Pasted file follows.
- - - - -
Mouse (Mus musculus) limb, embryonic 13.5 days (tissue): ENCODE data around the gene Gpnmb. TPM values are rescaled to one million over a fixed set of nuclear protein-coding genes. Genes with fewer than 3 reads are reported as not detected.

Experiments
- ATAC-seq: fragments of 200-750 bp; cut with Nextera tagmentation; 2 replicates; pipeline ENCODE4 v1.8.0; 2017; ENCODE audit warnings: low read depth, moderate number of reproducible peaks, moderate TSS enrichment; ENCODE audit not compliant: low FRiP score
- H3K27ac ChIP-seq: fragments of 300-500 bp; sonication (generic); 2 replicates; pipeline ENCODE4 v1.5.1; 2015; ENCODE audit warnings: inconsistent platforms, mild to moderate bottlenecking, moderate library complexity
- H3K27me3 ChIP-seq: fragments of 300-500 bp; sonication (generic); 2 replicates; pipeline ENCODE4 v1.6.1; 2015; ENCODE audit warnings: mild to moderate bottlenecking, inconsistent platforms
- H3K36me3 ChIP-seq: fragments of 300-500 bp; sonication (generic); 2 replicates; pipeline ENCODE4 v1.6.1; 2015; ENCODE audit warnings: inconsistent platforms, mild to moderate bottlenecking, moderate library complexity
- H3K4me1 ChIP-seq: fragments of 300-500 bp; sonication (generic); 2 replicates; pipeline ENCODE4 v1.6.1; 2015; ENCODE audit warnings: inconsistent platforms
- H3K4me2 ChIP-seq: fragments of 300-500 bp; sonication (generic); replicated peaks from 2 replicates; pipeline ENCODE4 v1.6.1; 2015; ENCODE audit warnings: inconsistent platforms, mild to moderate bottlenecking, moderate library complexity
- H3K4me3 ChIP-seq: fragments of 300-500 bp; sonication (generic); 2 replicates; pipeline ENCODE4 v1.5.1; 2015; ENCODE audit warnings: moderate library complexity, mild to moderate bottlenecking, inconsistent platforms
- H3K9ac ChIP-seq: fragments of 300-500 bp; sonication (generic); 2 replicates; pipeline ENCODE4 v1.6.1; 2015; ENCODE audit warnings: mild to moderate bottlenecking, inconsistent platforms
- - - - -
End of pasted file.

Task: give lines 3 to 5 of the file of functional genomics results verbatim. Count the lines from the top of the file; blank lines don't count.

- ATAC-seq: fragments of 200-750 bp; cut with Nextera tagmentation; 2 replicates; pipeline ENCODE4 v1.8.0; 2017; ENCODE audit warnings: low read depth, moderate number of reproducible peaks, moderate TSS enrichment; ENCODE audit not compliant: low FRiP score
- H3K27ac ChIP-seq: fragments of 300-500 bp; sonication (generic); 2 replicates; pipeline ENCODE4 v1.5.1; 2015; ENCODE audit warnings: inconsistent platforms, mild to moderate bottlenecking, moderate library complexity
- H3K27me3 ChIP-seq: fragments of 300-500 bp; sonication (generic); 2 replicates; pipeline ENCODE4 v1.6.1; 2015; ENCODE audit warnings: mild to moderate bottlenecking, inconsistent platforms